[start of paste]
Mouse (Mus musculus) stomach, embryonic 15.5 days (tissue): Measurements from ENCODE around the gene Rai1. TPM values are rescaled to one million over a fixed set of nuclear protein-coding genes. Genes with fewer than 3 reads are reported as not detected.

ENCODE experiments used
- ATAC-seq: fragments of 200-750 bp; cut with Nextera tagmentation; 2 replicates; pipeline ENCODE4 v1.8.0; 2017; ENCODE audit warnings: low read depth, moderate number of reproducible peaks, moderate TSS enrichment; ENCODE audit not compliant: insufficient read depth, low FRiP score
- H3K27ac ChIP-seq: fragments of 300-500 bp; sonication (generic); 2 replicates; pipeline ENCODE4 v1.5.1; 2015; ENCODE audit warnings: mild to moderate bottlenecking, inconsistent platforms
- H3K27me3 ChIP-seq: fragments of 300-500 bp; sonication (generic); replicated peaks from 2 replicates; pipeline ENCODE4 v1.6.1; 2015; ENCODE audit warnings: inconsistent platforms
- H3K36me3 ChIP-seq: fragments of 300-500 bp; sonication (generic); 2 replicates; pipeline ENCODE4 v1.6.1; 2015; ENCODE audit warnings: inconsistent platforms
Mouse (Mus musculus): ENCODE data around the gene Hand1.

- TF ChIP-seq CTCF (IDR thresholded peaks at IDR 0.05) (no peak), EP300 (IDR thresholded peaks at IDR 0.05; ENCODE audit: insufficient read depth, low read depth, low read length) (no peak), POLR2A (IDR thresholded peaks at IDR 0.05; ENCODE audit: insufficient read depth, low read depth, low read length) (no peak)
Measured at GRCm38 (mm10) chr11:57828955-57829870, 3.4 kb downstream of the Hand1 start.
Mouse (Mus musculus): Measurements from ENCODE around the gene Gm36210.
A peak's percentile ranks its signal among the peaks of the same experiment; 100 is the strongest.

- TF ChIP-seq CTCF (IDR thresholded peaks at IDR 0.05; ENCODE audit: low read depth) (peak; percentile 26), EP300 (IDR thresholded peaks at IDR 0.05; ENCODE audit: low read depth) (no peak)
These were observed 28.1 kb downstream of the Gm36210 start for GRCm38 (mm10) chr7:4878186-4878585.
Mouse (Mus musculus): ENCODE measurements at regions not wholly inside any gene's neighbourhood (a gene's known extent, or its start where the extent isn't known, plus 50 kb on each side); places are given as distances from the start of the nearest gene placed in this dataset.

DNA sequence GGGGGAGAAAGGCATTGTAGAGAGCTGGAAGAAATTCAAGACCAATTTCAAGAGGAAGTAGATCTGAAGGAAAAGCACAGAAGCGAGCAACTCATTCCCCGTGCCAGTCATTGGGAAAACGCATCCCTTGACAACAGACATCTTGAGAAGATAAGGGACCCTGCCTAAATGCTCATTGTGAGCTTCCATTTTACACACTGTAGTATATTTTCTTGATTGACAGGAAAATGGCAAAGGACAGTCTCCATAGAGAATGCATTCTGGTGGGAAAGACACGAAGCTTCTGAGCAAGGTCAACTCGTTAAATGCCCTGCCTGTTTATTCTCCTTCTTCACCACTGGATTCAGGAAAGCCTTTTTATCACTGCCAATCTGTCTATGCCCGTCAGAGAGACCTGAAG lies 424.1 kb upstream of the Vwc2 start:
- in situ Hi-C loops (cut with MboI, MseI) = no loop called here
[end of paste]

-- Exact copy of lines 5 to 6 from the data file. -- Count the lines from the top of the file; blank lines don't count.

- H3K27me3 ChIP-seq: fragments of 300-500 bp; sonication (generic); replicated peaks from 2 replicates; pipeline ENCODE4 v1.6.1; 2015; ENCODE audit warnings: inconsistent platforms
- H3K36me3 ChIP-seq: fragments of 300-500 bp; sonication (generic); 2 replicates; pipeline ENCODE4 v1.6.1; 2015; ENCODE audit warnings: inconsistent platforms